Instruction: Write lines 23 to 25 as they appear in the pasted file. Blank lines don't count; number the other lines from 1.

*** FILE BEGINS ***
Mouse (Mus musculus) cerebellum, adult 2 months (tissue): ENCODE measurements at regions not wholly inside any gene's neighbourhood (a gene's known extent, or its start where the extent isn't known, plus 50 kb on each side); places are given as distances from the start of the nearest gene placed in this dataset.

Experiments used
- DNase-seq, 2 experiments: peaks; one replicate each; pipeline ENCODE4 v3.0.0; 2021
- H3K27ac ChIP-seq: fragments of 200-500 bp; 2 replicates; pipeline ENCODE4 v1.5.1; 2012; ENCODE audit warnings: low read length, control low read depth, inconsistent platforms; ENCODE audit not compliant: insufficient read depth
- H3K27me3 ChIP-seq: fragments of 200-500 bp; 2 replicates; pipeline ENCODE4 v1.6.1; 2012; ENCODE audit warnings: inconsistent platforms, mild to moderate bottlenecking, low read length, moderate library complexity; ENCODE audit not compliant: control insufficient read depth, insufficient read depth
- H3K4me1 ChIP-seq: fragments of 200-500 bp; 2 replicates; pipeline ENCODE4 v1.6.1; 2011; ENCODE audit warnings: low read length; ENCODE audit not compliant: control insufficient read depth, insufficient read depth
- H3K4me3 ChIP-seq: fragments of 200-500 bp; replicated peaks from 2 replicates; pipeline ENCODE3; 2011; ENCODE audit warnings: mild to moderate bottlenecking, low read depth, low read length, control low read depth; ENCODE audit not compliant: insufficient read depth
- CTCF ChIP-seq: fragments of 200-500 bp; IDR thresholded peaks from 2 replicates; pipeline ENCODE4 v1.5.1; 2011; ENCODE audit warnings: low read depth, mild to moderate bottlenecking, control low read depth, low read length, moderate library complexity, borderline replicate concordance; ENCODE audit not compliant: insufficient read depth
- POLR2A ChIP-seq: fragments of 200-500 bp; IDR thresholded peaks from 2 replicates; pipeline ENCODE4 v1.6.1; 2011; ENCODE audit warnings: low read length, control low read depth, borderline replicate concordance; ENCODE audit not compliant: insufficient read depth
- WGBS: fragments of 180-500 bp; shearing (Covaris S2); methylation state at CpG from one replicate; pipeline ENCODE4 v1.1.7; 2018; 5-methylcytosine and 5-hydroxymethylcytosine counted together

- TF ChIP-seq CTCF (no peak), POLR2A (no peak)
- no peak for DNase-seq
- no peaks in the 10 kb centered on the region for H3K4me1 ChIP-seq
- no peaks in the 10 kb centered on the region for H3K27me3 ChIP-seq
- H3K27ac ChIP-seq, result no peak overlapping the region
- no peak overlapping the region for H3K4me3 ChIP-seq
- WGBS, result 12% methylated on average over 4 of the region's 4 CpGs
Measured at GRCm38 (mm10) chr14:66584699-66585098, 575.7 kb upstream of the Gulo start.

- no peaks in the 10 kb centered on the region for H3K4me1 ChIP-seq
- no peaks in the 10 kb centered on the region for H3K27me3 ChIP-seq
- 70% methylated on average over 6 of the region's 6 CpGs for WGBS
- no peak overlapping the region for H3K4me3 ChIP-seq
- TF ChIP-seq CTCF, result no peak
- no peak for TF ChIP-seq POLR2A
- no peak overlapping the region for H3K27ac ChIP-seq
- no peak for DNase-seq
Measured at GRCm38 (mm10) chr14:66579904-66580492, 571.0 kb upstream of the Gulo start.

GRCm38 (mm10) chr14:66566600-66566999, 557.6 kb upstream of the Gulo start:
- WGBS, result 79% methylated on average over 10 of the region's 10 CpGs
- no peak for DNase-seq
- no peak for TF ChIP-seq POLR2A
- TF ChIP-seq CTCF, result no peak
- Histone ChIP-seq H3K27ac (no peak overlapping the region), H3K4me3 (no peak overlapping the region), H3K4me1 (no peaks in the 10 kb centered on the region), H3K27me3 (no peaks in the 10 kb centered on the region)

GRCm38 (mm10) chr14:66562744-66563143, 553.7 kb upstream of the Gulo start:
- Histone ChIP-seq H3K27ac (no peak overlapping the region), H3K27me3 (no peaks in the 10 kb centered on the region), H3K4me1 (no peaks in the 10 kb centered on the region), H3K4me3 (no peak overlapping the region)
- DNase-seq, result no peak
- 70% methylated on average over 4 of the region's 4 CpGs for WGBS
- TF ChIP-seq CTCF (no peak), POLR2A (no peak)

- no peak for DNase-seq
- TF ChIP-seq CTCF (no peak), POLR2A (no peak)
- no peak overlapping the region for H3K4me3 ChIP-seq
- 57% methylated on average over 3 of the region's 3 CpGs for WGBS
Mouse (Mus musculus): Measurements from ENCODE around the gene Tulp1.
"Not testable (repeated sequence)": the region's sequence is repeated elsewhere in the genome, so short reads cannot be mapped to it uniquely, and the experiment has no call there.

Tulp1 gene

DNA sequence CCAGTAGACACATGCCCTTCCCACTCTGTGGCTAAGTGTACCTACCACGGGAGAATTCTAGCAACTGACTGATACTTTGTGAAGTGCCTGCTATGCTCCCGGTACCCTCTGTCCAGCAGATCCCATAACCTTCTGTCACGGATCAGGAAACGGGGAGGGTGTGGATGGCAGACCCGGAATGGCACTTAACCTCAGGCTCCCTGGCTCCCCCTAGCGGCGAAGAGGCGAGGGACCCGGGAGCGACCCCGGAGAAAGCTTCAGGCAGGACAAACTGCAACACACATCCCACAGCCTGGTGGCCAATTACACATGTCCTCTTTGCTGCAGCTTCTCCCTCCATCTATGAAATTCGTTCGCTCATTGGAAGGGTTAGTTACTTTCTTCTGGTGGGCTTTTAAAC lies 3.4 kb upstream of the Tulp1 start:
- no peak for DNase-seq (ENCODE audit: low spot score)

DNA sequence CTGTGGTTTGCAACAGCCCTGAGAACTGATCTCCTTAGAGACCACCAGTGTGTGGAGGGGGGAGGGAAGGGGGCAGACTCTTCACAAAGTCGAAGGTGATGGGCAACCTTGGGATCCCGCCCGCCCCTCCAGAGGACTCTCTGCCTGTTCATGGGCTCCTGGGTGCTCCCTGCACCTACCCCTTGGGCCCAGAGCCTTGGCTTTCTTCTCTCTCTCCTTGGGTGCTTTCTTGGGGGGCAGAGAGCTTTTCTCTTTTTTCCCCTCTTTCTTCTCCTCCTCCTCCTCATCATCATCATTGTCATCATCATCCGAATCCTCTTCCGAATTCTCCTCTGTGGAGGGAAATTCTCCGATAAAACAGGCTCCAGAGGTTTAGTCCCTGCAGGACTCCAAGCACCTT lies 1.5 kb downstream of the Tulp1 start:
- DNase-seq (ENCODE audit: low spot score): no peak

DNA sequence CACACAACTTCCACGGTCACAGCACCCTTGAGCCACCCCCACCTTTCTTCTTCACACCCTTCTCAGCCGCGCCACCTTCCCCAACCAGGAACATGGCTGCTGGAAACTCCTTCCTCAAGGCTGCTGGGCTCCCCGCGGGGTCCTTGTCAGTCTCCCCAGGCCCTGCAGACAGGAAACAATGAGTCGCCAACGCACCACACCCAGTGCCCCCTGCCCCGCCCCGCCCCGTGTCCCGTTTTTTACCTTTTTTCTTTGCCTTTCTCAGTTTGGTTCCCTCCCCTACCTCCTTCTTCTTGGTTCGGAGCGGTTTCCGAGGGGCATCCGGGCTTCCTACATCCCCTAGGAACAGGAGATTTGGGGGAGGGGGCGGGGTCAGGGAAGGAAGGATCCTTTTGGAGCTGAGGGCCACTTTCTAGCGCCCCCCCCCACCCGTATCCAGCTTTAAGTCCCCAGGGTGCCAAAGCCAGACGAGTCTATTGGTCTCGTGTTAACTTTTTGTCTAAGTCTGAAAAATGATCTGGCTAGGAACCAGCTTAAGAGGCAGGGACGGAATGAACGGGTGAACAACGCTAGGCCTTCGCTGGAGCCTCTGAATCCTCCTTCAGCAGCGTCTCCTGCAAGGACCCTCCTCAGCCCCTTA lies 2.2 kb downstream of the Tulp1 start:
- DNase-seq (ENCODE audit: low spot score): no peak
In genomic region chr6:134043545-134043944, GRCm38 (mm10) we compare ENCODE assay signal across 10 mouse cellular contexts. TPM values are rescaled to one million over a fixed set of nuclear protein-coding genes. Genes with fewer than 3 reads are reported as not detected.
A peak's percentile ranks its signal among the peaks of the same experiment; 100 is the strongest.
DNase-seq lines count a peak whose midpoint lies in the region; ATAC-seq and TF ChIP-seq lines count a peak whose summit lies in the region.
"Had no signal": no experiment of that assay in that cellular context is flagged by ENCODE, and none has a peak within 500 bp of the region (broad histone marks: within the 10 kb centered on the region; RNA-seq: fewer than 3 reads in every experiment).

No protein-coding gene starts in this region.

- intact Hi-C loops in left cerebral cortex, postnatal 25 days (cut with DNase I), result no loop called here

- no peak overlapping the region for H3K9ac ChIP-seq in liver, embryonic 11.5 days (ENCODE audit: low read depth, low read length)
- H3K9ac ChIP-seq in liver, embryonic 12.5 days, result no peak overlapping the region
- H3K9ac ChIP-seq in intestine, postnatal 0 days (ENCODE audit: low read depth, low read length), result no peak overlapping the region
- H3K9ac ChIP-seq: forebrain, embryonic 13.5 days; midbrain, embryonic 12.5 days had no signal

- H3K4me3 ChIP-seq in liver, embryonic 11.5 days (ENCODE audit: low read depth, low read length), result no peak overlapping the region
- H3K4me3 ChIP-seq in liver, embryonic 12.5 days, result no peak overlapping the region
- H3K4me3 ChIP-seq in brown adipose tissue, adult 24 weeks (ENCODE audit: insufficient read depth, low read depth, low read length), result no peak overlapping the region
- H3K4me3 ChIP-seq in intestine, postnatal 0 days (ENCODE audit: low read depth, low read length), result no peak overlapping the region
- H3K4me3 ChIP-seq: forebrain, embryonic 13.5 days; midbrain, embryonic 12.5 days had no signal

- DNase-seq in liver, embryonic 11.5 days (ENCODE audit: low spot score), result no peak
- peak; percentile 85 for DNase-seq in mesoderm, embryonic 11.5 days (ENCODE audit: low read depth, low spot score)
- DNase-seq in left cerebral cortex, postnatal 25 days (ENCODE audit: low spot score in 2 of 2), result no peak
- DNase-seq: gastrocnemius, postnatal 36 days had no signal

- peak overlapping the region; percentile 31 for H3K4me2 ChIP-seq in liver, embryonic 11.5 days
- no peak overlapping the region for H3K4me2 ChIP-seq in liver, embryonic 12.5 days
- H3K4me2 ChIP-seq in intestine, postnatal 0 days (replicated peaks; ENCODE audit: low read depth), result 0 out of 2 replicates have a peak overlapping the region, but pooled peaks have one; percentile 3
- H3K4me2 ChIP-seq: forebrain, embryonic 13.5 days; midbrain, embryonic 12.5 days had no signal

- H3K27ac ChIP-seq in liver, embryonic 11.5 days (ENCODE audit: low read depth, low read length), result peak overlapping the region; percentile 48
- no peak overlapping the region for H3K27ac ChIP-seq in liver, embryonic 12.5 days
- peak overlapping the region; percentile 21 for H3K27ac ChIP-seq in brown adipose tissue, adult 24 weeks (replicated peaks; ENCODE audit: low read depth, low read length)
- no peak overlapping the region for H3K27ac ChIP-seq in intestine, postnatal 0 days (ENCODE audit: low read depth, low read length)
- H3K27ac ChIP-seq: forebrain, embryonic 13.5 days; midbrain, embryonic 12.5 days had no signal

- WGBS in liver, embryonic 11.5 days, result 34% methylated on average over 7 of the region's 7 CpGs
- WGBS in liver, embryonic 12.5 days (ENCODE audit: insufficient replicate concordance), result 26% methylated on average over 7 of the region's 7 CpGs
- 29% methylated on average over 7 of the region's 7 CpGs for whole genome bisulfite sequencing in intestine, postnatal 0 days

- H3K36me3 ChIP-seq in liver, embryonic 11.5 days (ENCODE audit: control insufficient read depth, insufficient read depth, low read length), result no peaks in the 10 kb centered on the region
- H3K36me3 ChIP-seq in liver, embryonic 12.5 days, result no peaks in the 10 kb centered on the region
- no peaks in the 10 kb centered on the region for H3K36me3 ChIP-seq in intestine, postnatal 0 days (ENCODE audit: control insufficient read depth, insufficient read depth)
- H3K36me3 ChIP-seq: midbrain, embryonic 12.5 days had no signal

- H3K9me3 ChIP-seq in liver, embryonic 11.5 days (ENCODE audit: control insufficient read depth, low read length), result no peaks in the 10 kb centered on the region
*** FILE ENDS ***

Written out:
- TF ChIP-seq CTCF, result no peak
- no peak for TF ChIP-seq POLR2A
- no peak overlapping the region for H3K27ac ChIP-seq